Friday, January 25, 2013

Fixing Illinois Center: Another Design Proposal

click images for larger view (renderings courtesy Hicks Architectural Group)
We've written a couple times of the potential of the much-maligned Illinois Center, the assembly of Mies van der Rohe-styled skyscrapers bunkered off of the Mag Mile.

The complex includes a claustrophobic retail concourse at street level,  and a large - and underused - open plaza above.  Part of the underuse is intentional.  The plaza is set behind 333 North Michigan and the Old Republic Insurance Building, and there is no direct connection to Michigan Avenue.  The last time we looked, a southern access stair off of east South Water was still boarded up, and the staircase leading up from east Wacker continues to deteriorate.
In 2011, the plaza's original Miesian grid paving was replaced with a carpet of Chicago concrete pavers in a herringbone pattern.  (You can still see the original design on the south side of the plaza near Boulevard Towers North).  The project was initiated by the former owners of One and Two Illinois Center, Parkway Properties, to address water leakage problems into the retail spaces below.

The company that designed that fix, Hicks Architectural Group, also presented Parkway with some ideas for upgrading both the plaza and the street-level entrances, moving the present grand staircase, and shifting the Wacker Drive entrance eastward to lead directly into the concourse/pedway.
The plan also looked at creating a seasonal, 200-seat dining area on the southernmost part of the plaza, partially sheltered under the One  Illinois Center Building, with striking views of the Chicago River, Pioneer Plaza, the Wrigley Building and Tribune Tower.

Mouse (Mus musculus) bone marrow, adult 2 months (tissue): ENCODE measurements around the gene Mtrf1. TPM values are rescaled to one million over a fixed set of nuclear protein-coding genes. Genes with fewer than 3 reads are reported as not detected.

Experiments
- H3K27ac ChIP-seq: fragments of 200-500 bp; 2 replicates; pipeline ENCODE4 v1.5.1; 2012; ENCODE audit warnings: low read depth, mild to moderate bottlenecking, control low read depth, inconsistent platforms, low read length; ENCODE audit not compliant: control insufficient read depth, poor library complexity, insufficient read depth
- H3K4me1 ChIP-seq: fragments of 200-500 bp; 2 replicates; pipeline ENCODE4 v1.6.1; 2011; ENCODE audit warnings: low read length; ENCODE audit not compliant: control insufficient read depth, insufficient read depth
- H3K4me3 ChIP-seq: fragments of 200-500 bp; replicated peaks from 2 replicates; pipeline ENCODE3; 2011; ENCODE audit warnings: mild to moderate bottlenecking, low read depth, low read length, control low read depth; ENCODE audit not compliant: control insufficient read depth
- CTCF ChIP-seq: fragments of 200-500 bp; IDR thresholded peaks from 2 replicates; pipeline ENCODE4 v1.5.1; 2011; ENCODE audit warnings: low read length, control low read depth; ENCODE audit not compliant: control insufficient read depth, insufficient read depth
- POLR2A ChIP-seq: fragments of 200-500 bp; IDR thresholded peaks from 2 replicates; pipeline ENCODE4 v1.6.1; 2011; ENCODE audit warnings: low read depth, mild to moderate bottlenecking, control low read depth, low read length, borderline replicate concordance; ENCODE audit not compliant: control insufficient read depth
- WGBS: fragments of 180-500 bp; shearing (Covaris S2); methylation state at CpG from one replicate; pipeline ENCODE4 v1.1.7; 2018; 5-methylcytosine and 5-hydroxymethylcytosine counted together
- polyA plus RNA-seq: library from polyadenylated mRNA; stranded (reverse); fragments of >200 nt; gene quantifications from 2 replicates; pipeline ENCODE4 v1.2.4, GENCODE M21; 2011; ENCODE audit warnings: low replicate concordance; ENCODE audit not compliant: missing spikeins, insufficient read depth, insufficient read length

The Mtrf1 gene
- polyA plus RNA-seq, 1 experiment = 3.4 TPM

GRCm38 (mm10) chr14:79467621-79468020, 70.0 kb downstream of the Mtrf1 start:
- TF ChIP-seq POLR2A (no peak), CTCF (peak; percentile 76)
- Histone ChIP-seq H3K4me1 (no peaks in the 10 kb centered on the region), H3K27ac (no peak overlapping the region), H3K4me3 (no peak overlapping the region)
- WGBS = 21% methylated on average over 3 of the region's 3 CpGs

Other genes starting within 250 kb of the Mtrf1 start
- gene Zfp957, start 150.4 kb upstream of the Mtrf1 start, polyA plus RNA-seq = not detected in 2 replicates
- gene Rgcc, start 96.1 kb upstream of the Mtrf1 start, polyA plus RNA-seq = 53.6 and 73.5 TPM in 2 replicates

When you're dealing with a Mies van der Rohe building - and One Illinois Center actually began construction while Mies was still alive, under the direction of his office - there's always concern about preserving the integrity of the design. but while a traditional Miesian arcade sets the lobby back the width of one column-to-column center; at One Illinois Center that ratio is doubled.  It looks not merely empty, but unfinished. 
Completely over only four weeks, the Hicks proposal was a very preliminary study.  Reportedly Parkway liked the plan, but it wasn't  - like the plaza repair - essential to unloading the buildings, which Parkway did last year, selling both to Massachusetts-based Commonwealth REIT.

Commonwealth may have gotten itself a bargain. The $151 million it paid for One Illinois Center was far less than the $198 million price at which Parkway acquired the property in 2006, and it's reported to be 95% leased.  But with a new owner, the planning by Hicks was at an end. 

The last major renovation of the properties was in the late 1990's.  Since then, Illinois Center finds itself in a potential sweet spot between the burgeoning population of Lakeshore East and the traditional tourist flow of North Michigan Avenue.  A retrofit of Illinois Center that integrates it into the fabric of the city, both spatially and functionally, is not just a civic imperative, but a potentially renumerative investment.

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